I love historical fiction mysteries and this book definitely falls into that genre. Set in Victorian London, this series features Madeleine Karno, whose father is a pathologist for the London police. Although Madeleine has hands on experience assisting her father with autopsies, she wants to become a doctor, a difficult feat during the Victorian era. So a lot of this story revolves around Madeleine's attempts to study physiology in a male dominated field, but the mystery is about the murder of prostitutes, executed in a gruesome Jack the Ripper style. For me, much of pleasure around this story is the technology (or lack thereof) of the times. No cell phones, no DNA evidence, how did mysteries get solved. And throughout this story is the fascinating look at the status of women - from prostitutes to high ladies - and their place in society.

Great story! ( )
  jmoncton | Mar 20, 2018 |
This review was written for LibraryThing Early Reviewers.
I received an audiobook copy of this novel on CD and listened to it while driving AND often sitting in my car waiting. Sometimes it was sitting because I wanted to know what strange twist the story would take next.
The narration is wonderful. For some listeners you may want to allow your ear time to get used to the beautiful accent. I know I missed some of the clues and details early on and will be going back to listen again. This is a book both genders can appreciate.
It is dark crime for a mature audience. The topic can be sordid and twisted, the perpetrator deviant yet intelligent.
It starts out with a crime against a working class female and we think we are going to be following along with a Jack-The-Ripper type case. This is so much more!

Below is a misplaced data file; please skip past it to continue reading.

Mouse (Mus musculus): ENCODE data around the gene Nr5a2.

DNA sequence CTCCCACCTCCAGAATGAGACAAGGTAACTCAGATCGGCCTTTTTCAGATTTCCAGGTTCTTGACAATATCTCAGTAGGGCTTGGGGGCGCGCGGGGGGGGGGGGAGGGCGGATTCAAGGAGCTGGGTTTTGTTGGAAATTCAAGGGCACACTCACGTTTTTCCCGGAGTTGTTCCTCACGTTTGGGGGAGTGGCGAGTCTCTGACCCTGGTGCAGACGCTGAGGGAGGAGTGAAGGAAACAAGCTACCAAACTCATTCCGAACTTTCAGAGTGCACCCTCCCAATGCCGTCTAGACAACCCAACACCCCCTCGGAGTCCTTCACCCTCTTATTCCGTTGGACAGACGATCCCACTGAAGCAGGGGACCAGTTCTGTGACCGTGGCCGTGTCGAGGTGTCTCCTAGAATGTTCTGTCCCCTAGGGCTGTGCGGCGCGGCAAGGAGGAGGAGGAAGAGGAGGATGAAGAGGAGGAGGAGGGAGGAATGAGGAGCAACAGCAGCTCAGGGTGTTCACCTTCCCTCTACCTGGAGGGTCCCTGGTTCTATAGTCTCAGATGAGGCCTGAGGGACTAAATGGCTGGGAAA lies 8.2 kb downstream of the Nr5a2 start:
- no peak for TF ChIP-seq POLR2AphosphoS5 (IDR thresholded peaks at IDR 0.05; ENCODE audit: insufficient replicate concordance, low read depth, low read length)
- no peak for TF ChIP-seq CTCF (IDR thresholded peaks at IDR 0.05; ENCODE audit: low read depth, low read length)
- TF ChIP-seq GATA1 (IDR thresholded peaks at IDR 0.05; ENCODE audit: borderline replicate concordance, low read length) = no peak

Madeleine Karno is fighting for her right to become educated and follow in her father's footsteps as a medical professional. She, herself, is a type of medical detective and coroner's assistant. She is also a woman of compassion and open minded views. We view the conditions of the times and certain beliefs that may surprise you.
As Madeleine finally thinks she may be getting some acceptance and regard as an intelligent, capable female she discovers a horrible truth. Be prepared for many such discoveries along the way.
This is a book you will find yourself thinking about long after it is over. ( )
  LaurasReading | Mar 15, 2018 |
This review was written for LibraryThing Early Reviewers.
This is an interesting historical mystery. The historical examination of the roles of women in the late 1800s is as engaging as the mystery. Madeleine Karno has been raised by her physician father. She examines victims of murder along with him. She wants, more than anything, to go to medical school and become a physician in her own right, but that is not allowed. When she is admitted, she thinks her prayers have been answered, however, it is the beginning of a nightmare that she may not survive. ( )
  DrApple | Mar 4, 2018 |
Showing 1-5 of 10 (next | show all)
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"On June 2nd, 1894, in the wake of President Marie Francois Sadi Carnots assassination, France descends into chaos and riots in the streets of Varbourg. Many lives are lost in the mayhem, but when one lady of the night is found murdered with brutal incisions and no sign of a struggle, it is clear something is amiss. Madeleine Karno must ask herself the terrifying question: Do they have their very own Jack the Ripper in France?"--Amazon.com.… (more)